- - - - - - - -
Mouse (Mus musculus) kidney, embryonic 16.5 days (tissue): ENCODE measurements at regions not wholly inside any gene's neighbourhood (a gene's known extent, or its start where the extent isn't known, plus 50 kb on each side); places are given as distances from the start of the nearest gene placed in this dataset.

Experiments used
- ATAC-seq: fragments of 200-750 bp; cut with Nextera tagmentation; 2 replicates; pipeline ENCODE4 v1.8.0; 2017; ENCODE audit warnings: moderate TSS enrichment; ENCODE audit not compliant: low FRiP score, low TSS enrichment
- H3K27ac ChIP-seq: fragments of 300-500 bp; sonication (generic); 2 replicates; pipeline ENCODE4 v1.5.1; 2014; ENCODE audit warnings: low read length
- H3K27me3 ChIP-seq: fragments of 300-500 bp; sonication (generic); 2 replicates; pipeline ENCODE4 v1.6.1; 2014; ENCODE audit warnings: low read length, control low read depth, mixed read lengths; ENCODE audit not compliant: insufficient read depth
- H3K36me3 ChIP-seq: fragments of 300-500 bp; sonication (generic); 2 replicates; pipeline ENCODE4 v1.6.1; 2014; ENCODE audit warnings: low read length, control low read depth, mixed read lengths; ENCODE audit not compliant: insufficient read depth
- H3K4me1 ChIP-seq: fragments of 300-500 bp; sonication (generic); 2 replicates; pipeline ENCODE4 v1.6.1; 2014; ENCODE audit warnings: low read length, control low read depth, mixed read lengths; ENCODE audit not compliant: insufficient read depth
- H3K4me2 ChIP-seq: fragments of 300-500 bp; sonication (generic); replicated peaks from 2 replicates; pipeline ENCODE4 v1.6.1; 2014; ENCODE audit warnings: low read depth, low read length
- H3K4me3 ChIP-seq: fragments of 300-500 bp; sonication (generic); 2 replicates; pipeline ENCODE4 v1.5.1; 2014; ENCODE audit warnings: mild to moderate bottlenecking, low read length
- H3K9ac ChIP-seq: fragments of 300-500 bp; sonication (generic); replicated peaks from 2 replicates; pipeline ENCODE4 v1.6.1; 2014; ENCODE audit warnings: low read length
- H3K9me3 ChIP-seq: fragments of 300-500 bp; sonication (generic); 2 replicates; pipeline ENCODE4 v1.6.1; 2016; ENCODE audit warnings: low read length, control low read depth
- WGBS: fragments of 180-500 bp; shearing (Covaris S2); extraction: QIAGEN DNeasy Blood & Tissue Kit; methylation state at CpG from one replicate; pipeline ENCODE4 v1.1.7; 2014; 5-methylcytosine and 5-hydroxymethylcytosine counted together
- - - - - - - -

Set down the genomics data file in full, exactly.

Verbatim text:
Mouse (Mus musculus) kidney, embryonic 16.5 days (tissue): ENCODE measurements at regions not wholly inside any gene's neighbourhood (a gene's known extent, or its start where the extent isn't known, plus 50 kb on each side); places are given as distances from the start of the nearest gene placed in this dataset.

Experiments used
- ATAC-seq: fragments of 200-750 bp; cut with Nextera tagmentation; 2 replicates; pipeline ENCODE4 v1.8.0; 2017; ENCODE audit warnings: moderate TSS enrichment; ENCODE audit not compliant: low FRiP score, low TSS enrichment
- H3K27ac ChIP-seq: fragments of 300-500 bp; sonication (generic); 2 replicates; pipeline ENCODE4 v1.5.1; 2014; ENCODE audit warnings: low read length
- H3K27me3 ChIP-seq: fragments of 300-500 bp; sonication (generic); 2 replicates; pipeline ENCODE4 v1.6.1; 2014; ENCODE audit warnings: low read length, control low read depth, mixed read lengths; ENCODE audit not compliant: insufficient read depth
- H3K36me3 ChIP-seq: fragments of 300-500 bp; sonication (generic); 2 replicates; pipeline ENCODE4 v1.6.1; 2014; ENCODE audit warnings: low read length, control low read depth, mixed read lengths; ENCODE audit not compliant: insufficient read depth
- H3K4me1 ChIP-seq: fragments of 300-500 bp; sonication (generic); 2 replicates; pipeline ENCODE4 v1.6.1; 2014; ENCODE audit warnings: low read length, control low read depth, mixed read lengths; ENCODE audit not compliant: insufficient read depth
- H3K4me2 ChIP-seq: fragments of 300-500 bp; sonication (generic); replicated peaks from 2 replicates; pipeline ENCODE4 v1.6.1; 2014; ENCODE audit warnings: low read depth, low read length
- H3K4me3 ChIP-seq: fragments of 300-500 bp; sonication (generic); 2 replicates; pipeline ENCODE4 v1.5.1; 2014; ENCODE audit warnings: mild to moderate bottlenecking, low read length
- H3K9ac ChIP-seq: fragments of 300-500 bp; sonication (generic); replicated peaks from 2 replicates; pipeline ENCODE4 v1.6.1; 2014; ENCODE audit warnings: low read length
- H3K9me3 ChIP-seq: fragments of 300-500 bp; sonication (generic); 2 replicates; pipeline ENCODE4 v1.6.1; 2016; ENCODE audit warnings: low read length, control low read depth
- WGBS: fragments of 180-500 bp; shearing (Covaris S2); extraction: QIAGEN DNeasy Blood & Tissue Kit; methylation state at CpG from one replicate; pipeline ENCODE4 v1.1.7; 2014; 5-methylcytosine and 5-hydroxymethylcytosine counted together